South Africa’s state-owned power utility has refuted claims made by a newspaper over the weekend that a bonus would be paid to Eskom employees.
The news story, which headlined “When is this madness going to end?’: Eskom bonus report sparks ire”, claimed that the utility allegedly wanted taxpayers to “cough up a further R1.8bn for performance bonuses up until 2022”.
The utility responded on Monday morning that it has not applied to the National Energy Regulator of South Africa (NERSA) for R1.8 billion to pay performance bonuses, as reported in a Sunday newspaper.
Eskom bonus not reported correctly
In a media statement, the power utility expressly stated that the MYPD4 application made by Eskom for the three year period did not include any allocation for performance bonuses.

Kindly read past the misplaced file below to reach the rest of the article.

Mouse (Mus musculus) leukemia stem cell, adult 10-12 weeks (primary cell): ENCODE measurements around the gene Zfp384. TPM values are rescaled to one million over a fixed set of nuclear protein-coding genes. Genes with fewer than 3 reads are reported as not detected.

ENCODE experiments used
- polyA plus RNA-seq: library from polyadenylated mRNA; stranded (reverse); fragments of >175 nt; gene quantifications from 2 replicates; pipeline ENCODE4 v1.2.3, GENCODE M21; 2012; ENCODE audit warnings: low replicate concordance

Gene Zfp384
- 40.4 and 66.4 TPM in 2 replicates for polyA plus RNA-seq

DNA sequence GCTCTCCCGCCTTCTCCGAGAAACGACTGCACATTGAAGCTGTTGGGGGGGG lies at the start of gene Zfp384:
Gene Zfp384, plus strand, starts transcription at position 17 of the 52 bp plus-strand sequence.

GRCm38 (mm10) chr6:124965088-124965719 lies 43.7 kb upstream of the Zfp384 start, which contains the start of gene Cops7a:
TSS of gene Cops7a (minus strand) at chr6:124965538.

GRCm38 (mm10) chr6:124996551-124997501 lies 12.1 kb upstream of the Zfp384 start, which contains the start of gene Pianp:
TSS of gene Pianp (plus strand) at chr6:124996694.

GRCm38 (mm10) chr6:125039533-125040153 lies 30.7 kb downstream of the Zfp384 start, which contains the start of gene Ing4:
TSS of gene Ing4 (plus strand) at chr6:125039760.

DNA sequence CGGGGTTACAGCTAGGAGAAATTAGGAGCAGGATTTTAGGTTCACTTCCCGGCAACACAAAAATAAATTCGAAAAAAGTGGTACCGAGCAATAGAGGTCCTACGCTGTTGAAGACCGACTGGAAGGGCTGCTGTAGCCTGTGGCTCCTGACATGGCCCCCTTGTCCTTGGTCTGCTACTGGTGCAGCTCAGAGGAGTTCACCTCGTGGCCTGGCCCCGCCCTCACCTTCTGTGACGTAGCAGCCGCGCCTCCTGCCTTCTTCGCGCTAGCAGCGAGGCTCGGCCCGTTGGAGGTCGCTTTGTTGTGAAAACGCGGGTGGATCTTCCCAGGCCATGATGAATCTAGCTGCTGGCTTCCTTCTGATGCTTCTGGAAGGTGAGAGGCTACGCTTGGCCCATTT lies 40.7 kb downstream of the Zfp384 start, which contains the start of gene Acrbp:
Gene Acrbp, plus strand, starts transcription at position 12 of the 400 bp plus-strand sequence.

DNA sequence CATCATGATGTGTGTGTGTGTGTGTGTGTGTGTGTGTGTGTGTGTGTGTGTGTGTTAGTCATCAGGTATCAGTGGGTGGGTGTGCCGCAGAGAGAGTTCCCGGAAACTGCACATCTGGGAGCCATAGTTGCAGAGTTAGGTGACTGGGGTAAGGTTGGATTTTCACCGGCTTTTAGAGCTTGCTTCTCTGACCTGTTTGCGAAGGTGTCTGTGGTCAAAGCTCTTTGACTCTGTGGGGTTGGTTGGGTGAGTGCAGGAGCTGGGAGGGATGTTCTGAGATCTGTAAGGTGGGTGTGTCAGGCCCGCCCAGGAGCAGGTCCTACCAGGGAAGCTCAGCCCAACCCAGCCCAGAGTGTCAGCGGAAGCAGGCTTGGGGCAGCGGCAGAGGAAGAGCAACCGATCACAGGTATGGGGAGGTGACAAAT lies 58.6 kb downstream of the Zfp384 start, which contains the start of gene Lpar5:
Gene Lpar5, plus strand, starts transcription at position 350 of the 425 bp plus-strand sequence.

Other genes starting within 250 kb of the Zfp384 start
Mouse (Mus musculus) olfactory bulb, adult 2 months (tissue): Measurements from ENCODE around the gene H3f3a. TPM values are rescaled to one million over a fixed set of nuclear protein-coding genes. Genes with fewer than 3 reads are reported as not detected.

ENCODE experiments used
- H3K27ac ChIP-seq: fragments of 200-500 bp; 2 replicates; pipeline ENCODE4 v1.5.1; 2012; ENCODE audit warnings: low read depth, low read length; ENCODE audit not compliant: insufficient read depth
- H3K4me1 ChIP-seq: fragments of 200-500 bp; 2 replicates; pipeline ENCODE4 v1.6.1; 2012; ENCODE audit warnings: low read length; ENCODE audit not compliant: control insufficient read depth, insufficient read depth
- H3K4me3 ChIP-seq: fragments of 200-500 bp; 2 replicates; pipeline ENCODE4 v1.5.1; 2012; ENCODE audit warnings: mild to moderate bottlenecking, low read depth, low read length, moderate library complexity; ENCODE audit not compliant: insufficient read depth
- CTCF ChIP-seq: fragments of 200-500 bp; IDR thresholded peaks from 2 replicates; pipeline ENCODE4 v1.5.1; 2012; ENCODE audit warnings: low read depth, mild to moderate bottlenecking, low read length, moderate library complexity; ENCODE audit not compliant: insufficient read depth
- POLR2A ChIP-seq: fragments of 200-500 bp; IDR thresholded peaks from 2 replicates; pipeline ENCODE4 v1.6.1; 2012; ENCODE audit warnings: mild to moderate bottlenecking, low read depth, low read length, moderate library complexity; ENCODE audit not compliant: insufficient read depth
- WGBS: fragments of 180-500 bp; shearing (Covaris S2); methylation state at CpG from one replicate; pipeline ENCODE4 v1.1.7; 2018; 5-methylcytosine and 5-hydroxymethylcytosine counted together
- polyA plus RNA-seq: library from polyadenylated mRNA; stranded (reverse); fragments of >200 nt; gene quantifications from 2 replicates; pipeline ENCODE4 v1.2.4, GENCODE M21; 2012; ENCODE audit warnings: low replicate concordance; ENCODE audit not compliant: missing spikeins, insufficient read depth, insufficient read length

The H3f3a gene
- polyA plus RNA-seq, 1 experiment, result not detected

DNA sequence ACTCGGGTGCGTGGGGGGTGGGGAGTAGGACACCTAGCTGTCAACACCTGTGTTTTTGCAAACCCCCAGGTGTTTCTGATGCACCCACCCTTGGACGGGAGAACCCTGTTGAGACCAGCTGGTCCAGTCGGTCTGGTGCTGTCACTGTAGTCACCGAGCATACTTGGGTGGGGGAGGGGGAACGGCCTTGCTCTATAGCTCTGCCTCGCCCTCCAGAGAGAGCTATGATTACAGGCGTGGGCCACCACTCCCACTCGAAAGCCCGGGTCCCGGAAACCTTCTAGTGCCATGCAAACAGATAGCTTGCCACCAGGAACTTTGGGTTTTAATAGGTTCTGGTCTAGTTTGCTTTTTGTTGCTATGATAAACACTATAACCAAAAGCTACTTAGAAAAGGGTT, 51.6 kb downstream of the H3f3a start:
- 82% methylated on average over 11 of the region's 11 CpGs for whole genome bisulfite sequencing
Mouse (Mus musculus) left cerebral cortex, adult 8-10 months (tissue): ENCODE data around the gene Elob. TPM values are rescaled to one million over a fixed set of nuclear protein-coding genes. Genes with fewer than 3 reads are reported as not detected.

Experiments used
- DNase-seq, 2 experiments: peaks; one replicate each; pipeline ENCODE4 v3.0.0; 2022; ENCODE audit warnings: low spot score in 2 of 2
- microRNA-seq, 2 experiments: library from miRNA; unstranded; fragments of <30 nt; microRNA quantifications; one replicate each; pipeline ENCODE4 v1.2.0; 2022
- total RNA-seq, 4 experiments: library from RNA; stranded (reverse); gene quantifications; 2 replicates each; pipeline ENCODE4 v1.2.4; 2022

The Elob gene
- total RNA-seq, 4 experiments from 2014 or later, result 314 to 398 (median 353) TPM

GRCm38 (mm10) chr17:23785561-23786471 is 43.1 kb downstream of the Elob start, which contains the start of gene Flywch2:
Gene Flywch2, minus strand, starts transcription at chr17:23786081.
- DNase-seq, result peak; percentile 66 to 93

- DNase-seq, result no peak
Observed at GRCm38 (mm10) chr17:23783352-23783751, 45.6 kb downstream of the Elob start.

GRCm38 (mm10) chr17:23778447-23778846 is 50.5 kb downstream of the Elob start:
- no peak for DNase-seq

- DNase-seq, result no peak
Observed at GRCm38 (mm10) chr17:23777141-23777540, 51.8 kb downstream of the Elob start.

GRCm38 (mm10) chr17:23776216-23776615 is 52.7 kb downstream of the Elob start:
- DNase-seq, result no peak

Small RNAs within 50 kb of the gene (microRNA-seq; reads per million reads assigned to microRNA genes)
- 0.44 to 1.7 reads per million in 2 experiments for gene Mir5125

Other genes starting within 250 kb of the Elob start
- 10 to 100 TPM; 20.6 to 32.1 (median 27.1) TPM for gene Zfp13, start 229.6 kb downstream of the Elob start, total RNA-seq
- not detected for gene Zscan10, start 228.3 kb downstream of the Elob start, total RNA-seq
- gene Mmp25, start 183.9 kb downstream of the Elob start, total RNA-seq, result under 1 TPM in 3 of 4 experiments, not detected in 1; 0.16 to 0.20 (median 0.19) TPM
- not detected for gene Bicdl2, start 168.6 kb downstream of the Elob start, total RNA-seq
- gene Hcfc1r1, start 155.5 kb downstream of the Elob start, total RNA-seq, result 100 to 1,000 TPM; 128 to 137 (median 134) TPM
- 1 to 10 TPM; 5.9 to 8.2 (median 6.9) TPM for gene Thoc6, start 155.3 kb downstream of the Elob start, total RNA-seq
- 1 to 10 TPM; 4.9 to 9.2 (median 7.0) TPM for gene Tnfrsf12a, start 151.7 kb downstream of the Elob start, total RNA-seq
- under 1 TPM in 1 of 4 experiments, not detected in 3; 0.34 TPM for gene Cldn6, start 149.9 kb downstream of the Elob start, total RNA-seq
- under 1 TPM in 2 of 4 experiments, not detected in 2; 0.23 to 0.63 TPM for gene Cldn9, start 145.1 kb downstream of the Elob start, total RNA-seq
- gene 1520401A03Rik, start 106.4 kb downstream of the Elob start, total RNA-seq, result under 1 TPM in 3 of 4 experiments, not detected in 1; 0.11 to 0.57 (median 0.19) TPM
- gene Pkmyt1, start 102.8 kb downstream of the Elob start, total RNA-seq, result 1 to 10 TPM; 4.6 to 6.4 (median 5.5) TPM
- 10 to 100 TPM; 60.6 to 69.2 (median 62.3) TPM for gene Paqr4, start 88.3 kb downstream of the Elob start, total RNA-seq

“The application included a provision for an annual bonus for the three year period, which is equivalent to a 13th cheque which forms part of the Eskom basic conditions of service and cost to company – i.e. employees’ normal remuneration package,” the statement explained.
According to Eskom, for those employees for whom a 13th cheque is not part of their conditions of service (i.e. non-union employees) an option is given to structure their package to provide for a 13th cheque without increasing their overall compensation.
In keeping with a board decision reflecting the poor performance of the business, no performance bonuses have been paid to employees in the past two years, Eskom stressed.
NERSA in its decision incorrectly disallowed these contractual costs and hence they do not form part of the allowed revenue granted to Eskom.
Going to court
Separately, Eskom has lodged a court application to review NERSA’s fourth multi-year price determination (MYPD 4) decision to deduct the R69 billion that the government has provided to Eskom as shareholder support.
The court application does not include any other aspects of the MYPD4 decision.
This case will be heard in court next week.